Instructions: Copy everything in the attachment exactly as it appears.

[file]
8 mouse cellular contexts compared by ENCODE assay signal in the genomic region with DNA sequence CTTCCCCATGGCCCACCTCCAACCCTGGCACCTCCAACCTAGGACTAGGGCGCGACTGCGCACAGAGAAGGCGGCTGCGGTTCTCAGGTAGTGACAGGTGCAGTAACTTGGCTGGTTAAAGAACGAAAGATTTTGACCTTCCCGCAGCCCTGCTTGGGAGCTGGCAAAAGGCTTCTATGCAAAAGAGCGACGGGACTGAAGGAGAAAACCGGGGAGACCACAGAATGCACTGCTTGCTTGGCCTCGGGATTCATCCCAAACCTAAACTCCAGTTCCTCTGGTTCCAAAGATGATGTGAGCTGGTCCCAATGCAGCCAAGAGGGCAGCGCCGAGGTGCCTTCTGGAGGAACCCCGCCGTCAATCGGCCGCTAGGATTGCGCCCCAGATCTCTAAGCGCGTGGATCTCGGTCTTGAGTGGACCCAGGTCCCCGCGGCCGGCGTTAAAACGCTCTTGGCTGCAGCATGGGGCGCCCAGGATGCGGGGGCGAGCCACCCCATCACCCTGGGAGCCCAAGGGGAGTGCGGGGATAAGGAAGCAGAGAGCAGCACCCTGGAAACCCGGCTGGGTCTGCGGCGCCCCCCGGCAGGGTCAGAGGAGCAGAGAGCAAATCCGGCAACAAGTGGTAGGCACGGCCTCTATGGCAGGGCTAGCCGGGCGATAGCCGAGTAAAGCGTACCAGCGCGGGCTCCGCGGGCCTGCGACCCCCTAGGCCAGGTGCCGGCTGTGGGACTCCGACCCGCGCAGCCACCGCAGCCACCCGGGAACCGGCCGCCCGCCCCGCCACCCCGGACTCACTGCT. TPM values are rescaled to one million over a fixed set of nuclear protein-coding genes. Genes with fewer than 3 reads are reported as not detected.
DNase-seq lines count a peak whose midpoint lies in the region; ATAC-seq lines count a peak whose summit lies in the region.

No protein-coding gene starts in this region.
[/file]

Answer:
8 mouse cellular contexts compared by ENCODE assay signal in the genomic region with DNA sequence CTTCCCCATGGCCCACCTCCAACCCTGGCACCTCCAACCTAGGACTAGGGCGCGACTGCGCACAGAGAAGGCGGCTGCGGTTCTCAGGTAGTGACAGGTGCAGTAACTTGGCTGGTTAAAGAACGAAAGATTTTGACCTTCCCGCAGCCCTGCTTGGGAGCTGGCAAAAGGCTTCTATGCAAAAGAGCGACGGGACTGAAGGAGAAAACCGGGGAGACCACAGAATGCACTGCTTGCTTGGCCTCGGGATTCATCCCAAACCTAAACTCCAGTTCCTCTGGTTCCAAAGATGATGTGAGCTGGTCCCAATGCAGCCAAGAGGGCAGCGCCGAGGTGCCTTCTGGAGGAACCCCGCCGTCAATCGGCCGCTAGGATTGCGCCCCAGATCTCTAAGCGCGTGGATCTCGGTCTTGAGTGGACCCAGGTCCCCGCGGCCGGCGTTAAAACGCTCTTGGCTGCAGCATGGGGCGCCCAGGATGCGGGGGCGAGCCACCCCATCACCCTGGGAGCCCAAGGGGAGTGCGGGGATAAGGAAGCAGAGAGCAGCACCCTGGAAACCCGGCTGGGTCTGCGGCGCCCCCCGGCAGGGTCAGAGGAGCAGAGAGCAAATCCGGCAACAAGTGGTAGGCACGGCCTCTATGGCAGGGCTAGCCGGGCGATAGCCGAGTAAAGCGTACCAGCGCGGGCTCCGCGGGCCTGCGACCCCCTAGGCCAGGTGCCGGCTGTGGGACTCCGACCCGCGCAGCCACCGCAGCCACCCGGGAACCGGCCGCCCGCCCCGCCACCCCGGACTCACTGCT. TPM values are rescaled to one million over a fixed set of nuclear protein-coding genes. Genes with fewer than 3 reads are reported as not detected.
DNase-seq lines count a peak whose midpoint lies in the region; ATAC-seq lines count a peak whose summit lies in the region.

No protein-coding gene starts in this region.